As long as you only have mild symptoms above the neck (runny nose, nasal congestion or sore throat), there’s no need for these to be your excuse from meeting up with your friends at the gym.

You should probably swap your training for some R&R if your symptoms are below the neck (chest congestion, cough, stomach problems such as vomiting or diarrhoea) or you have a fever, muscle aches or widespread fatigue.

Athletes and heavy trainers who regularly perform either very intense and/or long-duration exercise are two- to six-times more likely to get sore throats and flu-like symptoms than the rest of us “normal” folks. So think about how hard you are training if you start to feel a bug coming at you…chill out and go do some low intensity cardio, weight, yoga, or pilates.

 

check out the full article here

 

 

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The importance of breathe

The importance of breathe

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Hi Guys,

Recently i have been adding in a lot of yoga practice into my weekly training. Its awesome.

Our teaching, Cindy Bright, who is all kinds of amazing always places emphasis on the “full yoga breath”, which is the centre of all the asanas.

In Pilates when I am instructing a class, we always start with breathing technique, essentially how to use the diaphragm and the abdominal musculature to achieve full complete inhalation to exhalation in a functional way.

The yoga and Pilates breath is almost identical, based on the anatomical and physiological functional of how the diaphragm expands the rib cage in conjunction with he deep abdominals contractions to promote complete exhalation.

learning how to breathe is rather complex, our daily lives of sitting at computers, in cars and watching TV slouched in couches promote poor postures which inhibit functional breathing.

I also see many people iin the gym training with poorly designed and executed exercise programs which are exacerbating poor breathing.

So what happens if you breathe poorly. well the guys over at the Posture Restoration Institute have shown that poor breathing patterns can

– Increase sympathetic “fight or flight” responses and anxiousness
– Impairs nerve conduction
– Vasoconstricts peripheral and gastrointestinal vessels
– Restricts circulation in cerebral cortex
– Shunts blood flow peripherally
– Impairs coronary arterial flow
– Promotes fatigue, weakness, irregular heart rate, etc.
– Impairs breathing and weakens diaphragm contractility
– Increases overuse of “thoracic breathing”
– Enhances peripheral neuropathic symptoms
– Enhances sympathetic adrenaline activity and hypersensitivity to lights and sounds
– Increases phobic dysfunction, panic attacks, restless leg syndromes, heightened vigilance, etc.
– Facilitates catastrophic thinking and hypochondria

Lucky for us we can re learn correct breathing patterns, its actually not that hard, just requiring 5 – 10 minutes per day. If you haven’t done any before then i would encourage attending yoga or pilates classes to learn how, your mind and body will thank you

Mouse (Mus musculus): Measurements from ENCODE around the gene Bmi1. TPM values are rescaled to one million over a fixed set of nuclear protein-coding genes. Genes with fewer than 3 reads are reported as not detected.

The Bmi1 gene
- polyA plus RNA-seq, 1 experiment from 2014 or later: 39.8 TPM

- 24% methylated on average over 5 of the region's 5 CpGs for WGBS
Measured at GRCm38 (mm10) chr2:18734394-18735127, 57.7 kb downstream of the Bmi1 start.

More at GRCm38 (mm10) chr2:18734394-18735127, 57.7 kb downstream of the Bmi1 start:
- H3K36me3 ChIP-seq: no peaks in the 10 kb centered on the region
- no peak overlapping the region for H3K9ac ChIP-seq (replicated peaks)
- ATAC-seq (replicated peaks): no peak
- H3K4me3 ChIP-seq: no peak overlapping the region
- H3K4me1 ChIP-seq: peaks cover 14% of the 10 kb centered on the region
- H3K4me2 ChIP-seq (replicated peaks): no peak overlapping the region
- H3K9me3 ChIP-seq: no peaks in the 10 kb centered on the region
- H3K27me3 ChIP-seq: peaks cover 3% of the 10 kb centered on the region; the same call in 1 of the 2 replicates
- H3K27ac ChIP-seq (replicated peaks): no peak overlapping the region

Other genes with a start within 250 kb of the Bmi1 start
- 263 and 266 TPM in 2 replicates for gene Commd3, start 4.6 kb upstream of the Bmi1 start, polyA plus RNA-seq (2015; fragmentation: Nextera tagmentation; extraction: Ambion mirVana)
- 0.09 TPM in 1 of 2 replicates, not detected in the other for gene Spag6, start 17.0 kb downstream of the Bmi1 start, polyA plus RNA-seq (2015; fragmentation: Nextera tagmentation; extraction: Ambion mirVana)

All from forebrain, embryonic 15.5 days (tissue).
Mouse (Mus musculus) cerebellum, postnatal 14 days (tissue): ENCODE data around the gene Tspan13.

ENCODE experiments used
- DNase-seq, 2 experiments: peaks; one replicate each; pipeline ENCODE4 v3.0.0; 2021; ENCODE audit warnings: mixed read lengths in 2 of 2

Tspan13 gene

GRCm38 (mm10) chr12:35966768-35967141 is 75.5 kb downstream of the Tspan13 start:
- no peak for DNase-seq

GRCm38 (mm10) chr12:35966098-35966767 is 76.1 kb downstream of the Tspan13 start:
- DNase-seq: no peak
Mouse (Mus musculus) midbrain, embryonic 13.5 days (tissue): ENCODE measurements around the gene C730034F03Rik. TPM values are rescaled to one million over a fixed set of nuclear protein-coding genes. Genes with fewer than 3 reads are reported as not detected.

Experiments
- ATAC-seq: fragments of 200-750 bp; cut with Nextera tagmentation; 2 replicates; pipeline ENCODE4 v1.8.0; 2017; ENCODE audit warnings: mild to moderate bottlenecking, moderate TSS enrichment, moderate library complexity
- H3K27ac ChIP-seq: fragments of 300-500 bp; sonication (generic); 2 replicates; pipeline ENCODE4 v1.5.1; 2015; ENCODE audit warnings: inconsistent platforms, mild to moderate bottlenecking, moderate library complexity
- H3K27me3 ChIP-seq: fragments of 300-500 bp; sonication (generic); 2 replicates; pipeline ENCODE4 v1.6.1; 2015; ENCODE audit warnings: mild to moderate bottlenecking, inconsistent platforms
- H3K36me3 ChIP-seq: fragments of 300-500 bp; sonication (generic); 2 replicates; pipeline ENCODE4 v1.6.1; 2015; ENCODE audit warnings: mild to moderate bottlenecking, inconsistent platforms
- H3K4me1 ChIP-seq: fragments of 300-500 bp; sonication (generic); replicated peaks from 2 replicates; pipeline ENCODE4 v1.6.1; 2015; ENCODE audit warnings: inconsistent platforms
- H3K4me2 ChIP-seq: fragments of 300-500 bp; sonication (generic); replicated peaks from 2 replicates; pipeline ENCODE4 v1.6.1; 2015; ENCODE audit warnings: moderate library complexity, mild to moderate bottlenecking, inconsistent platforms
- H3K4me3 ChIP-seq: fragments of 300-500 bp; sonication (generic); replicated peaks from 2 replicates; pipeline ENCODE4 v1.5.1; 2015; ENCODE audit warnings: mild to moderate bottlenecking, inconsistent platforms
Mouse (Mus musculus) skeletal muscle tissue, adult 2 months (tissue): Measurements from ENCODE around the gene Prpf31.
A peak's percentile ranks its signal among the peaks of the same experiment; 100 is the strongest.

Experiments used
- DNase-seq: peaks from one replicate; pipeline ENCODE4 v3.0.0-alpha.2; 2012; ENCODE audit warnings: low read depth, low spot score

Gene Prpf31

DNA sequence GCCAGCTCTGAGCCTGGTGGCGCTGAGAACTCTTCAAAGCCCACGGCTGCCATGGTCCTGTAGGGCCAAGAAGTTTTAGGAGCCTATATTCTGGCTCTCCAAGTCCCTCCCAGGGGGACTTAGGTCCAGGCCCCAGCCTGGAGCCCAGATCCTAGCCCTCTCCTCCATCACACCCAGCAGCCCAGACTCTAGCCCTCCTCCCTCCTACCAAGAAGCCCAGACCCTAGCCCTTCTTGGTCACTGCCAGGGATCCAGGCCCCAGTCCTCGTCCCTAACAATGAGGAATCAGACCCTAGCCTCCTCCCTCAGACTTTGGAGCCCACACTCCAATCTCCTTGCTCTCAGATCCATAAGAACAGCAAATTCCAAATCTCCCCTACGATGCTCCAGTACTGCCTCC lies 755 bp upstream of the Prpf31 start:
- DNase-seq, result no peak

Interesting enough that most mediation practices include deep breathing exercises, which makes a lot of sense if you can see the positive effects that it has on promoting parasympathetic nervous system.

Meditation will pretty much have the opposite of the above effects.

Who doesn’t want to be calm, relaxed and feel rejuvenated.

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Eggs and dietary cholesterol -dispelling the myth

Eggs and dietary cholesterol –dispelling the myth

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Today a client asked me how many eggs he can eat without effecting his cholesterol.

 

He was surprised when I told him that the cholesterol in eggs isn’t a big deal, and there’s plenty more good stuff in eggs than bad….so enjoy. In fact there are a lot of the good fats in eggs, its protein and nutrient rich, and isn’t calorie dense! Bring on the eggs!

 

As these authors in this study pointed out

 

“Most health and heart Advisory bodies in the UK, Europe and elsewhere no longer set limits on the number of eggs people should eat, provided they are consumed as part of a healthy diet that is not high in SFA.”

 

Sounds like a whole lot like common sense to me…GASP!

 

 

“The egg is a nutrient-dense food, a valuable source of high quality protein and essential micronutrients that is

not high in SFA or in energy. In the current difficult financial climate, eggs can play a useful role as a relatively

inexpensive source of nutrition for all and especially for people on low incomes.”

 

So before you head to the supplements…..get some eggs into ya!….soo much cheaper, and you can have boiled eggs in those funky little cups.

 

“The high protein content of eggs may help with weight maintenance or loss, a significant factor in the context of the current fight against obesity. It is high time that we dispelled the mythology surrounding eggs and heart disease and restored them to their rightful place on our menus where they can make a valuable contribution to healthy balanced diets.”

 

Yep, include eggs in your well balanced diet folks.

 

SUPER COMPLICATED EGG RECIPE!

STEP 1: BOIL WATER

STEP 2: PUT EGG IN BOILING WATER FOR 10 Minutes

STEP 3: Remove Egg….crack shell.

STEP 4: Eat the white and yellow stuff….if its crunchy…that’s the shell dofus!

 

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Nom nom nom nom